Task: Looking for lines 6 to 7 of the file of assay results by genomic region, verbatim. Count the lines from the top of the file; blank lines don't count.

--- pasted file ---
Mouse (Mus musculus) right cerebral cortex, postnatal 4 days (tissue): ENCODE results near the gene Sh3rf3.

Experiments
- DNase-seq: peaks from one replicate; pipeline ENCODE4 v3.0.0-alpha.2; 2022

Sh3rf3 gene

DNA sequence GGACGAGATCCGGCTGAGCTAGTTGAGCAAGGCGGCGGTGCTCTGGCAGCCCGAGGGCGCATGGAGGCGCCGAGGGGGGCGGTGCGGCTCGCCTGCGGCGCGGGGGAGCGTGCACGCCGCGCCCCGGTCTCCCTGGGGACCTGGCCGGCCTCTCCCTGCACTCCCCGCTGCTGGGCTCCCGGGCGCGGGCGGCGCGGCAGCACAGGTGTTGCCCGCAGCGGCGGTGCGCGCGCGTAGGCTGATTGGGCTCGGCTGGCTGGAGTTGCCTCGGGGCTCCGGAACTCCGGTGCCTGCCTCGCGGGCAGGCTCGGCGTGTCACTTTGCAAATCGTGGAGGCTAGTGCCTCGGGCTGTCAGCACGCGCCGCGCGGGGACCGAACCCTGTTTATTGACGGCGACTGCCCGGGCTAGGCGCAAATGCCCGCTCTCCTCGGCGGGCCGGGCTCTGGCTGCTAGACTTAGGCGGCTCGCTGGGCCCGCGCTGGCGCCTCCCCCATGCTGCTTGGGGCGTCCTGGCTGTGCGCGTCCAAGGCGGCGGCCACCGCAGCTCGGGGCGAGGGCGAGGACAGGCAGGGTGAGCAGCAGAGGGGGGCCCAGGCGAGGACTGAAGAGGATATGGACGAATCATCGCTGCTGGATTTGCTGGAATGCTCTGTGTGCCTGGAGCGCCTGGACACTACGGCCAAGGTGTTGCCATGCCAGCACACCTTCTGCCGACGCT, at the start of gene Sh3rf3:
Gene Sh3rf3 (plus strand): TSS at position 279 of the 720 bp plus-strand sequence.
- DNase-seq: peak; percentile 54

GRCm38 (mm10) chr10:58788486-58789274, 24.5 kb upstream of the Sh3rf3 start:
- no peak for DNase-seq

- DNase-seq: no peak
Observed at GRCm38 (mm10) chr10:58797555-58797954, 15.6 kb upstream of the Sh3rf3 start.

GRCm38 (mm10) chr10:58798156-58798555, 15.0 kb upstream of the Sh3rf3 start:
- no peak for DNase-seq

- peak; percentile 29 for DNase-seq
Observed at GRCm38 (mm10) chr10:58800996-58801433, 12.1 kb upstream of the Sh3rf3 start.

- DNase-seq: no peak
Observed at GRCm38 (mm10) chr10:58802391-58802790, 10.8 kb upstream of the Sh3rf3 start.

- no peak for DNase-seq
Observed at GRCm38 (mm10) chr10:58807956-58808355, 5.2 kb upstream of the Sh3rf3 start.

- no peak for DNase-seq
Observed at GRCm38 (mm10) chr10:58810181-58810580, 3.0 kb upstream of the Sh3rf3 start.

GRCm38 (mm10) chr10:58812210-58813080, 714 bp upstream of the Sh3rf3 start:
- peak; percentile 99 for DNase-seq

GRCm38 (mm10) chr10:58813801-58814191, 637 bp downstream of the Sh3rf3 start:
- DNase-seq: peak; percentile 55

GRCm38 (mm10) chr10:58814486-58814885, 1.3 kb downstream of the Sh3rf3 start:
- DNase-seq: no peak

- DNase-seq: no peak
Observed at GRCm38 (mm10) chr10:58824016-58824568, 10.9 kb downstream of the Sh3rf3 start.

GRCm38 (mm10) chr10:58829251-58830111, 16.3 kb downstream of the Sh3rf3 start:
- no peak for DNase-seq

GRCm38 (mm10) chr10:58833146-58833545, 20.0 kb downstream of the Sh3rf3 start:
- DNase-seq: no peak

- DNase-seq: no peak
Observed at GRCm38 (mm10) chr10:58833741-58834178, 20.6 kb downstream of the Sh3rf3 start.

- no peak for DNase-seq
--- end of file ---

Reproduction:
Gene Sh3rf3 (plus strand): TSS at position 279 of the 720 bp plus-strand sequence.
- DNase-seq: peak; percentile 54